The US government resisted the Internet, instead of supporting it

President Obama claims the US government invented the Internet so companies could profit from it. In fact, the US government mandated support for a rival networking system, OSI, and tried to avoid adopting the Internet's protocols
Written by Jack Schofield, Contributor

The question of "Who really invented the Internet?" has been one of the technological issues in the current US presidential election. This is odd, because the Internet's history has been well documented, and most of the people involved are still alive. However, the controversy has less to do with technology than with the endless battle between publicly-funded good works and private enterprise.

President Obama has identified the Internet as a public good produced by the US government. In a campaign speech, he said: "The Internet didn't get invented on its own. Government research created the Internet so that all companies could make money off the Internet."

The first two parts of that statement are true, and the final part isn't. The Internet (a network of networks) was created directly as a part of the research efforts of DARPA, the US government's Defense Advanced Research Projects Agency. However, it wasn't done so that anybody could make money from it. Indeed, in the net's early days, it was specifically reserved for non-commercial use, and the idea of making money from it was sometimes described as illegal.

Vint Cerf, now of Google
Vint Cerf Photo: Google

Briefly, the Internet was made possible by Vint Cerf and Bob Kahn, when they developed TCP, the Internet protocol. Both men had worked on the development of the ARPANET network from about 1968. Also, while working for BBN, Kahn had developed the ARPANET IMP (Interface Message Processor), an early packet switch. The next step was to connect the ARPANET to other research networks such as NSFNET (the National Science Foundation network), NASA's SPAN (the space physics network), and MILNET to create a network of networks. That needed a common protocol, and they all had to be persuaded to support TCP/IP.

None of this means that the US government, or its various agencies, wanted the Internet. In fact, they tried to avoid adopting it.

The US and European Union governments adopted a different networking strategy, based on a complex seven-layer Open Systems Interconnection (OSI) model. This was developed in Europe as an international standard (ISO/IEC 7498-1), and it had a vast number of supporting standards. These included ITU (International Telecommunications Union) X standards such as X.25 packet switching and X.400 email.

US and EU government support for OSI led to the publication of GOSIP (Government Open Systems Interconnection Profiles) as a requirement for government procurements. In other words, commercial companies would be forced to support the local GOSIP before governments would buy their stuff.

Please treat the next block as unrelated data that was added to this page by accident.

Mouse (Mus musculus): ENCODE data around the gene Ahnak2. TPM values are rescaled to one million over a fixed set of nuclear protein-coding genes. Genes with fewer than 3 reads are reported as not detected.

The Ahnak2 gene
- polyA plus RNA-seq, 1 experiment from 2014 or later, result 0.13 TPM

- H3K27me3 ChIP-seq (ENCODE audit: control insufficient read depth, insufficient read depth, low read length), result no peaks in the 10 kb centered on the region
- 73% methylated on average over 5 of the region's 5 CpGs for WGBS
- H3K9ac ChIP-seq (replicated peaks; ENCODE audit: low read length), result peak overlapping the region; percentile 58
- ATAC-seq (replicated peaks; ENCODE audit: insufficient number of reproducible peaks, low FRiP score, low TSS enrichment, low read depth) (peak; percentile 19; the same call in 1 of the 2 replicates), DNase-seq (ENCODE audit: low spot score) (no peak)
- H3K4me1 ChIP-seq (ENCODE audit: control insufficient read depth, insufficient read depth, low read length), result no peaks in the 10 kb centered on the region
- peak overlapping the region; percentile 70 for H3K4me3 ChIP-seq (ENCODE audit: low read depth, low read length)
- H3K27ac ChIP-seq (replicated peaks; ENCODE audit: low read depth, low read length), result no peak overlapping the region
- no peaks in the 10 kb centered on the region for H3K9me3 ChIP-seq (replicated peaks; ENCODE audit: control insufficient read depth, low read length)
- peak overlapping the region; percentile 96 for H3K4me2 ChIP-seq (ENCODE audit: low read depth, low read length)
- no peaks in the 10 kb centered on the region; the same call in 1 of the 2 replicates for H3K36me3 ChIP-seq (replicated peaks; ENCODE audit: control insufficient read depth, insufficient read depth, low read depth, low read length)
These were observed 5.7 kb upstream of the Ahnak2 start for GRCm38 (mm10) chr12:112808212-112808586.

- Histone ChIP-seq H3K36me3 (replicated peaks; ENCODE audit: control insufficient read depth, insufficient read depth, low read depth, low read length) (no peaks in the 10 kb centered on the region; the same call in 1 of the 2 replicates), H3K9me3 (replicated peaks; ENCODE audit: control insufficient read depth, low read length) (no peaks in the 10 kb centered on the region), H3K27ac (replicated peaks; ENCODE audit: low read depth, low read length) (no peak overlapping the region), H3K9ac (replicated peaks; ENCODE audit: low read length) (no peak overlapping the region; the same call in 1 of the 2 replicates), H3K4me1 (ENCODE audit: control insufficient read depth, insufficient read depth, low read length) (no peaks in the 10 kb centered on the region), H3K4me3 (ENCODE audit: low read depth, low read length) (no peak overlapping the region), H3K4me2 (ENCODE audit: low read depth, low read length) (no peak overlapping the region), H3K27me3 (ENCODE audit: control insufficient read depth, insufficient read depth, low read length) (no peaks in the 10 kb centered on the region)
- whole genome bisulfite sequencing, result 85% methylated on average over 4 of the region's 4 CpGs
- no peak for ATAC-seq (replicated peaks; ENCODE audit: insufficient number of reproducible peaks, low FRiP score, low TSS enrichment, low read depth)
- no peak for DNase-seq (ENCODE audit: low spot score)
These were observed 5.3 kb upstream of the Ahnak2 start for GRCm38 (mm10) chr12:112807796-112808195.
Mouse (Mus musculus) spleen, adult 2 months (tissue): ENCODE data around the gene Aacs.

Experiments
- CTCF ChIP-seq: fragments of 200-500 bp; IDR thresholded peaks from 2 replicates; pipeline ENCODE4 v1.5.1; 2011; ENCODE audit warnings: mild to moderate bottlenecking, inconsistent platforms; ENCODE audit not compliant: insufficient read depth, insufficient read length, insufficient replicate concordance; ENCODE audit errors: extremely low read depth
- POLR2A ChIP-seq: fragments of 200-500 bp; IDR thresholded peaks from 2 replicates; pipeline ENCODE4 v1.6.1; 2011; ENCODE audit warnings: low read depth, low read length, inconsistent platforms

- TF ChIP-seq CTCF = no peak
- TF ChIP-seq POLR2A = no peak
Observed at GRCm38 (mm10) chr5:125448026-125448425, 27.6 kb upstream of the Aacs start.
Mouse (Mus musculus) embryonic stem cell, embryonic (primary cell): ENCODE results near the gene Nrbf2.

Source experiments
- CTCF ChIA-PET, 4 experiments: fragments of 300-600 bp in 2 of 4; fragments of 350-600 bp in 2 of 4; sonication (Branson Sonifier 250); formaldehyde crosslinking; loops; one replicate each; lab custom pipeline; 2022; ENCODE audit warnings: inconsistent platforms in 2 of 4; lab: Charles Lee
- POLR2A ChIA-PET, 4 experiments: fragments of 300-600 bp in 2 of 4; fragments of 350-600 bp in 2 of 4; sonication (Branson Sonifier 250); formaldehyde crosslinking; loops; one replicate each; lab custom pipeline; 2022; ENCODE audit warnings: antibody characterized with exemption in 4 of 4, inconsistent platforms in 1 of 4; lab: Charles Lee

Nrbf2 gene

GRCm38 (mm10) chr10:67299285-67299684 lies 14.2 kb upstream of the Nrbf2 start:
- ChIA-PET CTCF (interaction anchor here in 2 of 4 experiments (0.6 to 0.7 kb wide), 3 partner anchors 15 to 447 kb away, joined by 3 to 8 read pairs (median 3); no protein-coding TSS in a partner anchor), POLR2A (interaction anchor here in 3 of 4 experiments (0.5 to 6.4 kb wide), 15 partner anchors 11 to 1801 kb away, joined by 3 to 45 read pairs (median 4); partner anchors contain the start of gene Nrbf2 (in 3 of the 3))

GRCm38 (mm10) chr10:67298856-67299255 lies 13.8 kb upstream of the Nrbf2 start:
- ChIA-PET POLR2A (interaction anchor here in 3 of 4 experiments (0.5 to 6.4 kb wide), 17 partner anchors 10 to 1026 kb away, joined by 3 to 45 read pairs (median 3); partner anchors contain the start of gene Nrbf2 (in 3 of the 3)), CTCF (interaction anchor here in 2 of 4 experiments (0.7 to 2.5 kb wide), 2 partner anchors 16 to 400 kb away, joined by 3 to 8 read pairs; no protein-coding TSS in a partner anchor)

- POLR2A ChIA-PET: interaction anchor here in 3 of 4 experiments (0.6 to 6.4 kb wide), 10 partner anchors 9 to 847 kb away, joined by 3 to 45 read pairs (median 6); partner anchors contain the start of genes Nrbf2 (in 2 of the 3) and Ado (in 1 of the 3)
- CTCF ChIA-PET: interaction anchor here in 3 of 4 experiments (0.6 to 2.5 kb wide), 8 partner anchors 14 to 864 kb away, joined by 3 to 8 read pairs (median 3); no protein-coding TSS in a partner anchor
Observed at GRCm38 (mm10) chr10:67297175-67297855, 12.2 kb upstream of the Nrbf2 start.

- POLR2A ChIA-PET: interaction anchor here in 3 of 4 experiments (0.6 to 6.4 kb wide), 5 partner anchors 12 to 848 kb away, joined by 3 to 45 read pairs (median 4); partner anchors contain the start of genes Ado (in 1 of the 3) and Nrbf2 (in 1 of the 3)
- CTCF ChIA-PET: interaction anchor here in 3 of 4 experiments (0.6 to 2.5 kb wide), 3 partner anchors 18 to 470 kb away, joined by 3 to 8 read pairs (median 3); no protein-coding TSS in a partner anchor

This had a laudable aim. Most governments had bought vast quantities of incompatible equipment from global IT manufacturers such as IBM, DEC and Data General, as well as "national champions" such as ICL in the UK, Honeywell-Bull in France, Siemens and Nixdorf in Germany, and so on. They wanted it to work together, and setting an open standard was the best way to do it.

Companies had fair warning, and worked on their OSI interoperability from the early 1980s. However, the first US government specification requiring OSI protocols, FIPS 146-1, wasn't published until 1990.

In other words, the US government mandated OSI networking seven years after TCP/IP had been installed on its own research networks on January 1, 1983.

The US government didn't officially change its mind until 1995, when the new FIPS 146-2 profile allowed ITU, ISO and — crucially — IETF (Internet Engineering Task Force) standards. That enabled US government departments, commercial companies and individuals to unite behind Internet standards for the first time.

I reported OSI's development for many years, and was aware that the Internet Protocol (IP) had had to overcome tremendous resistance. I raised the point with Vint Cerf when I interviewed him for the Guardian in November 2000 (Surfing through space). He said:

"It's true, many people resisted it. Its predecessor, the ARPANET, was considered a silly idea that wouldn't work, and it was ridiculed by people who grew up in the telephone tradition. Most of the computer science communities also rejected the idea of connecting up, and ARPA had to insist.

"When it came time to convert from the old ARPANET protocols to the new Internet protocols, in January 1983, there was tremendous resistance. Finally, we had to force it on people by turning off the old protocols, so we jammed it down their throats. Then came the lengthy debate between the OSI and Internet protocols, and again, that was a 10-year battle."

President Obama is right to say that "The Internet didn't get invented on its own," and we all owe a huge debt to DARPA in particular. It was US government research funding and sponsorship from 1968 through 1995 that made the Internet a success.

But the idea that the US government did this knowingly and with commercial foresight, like building a new highway system, just isn't true. The networking system that the US government knowingly supported with commercial foresight was OSI, and that failed.


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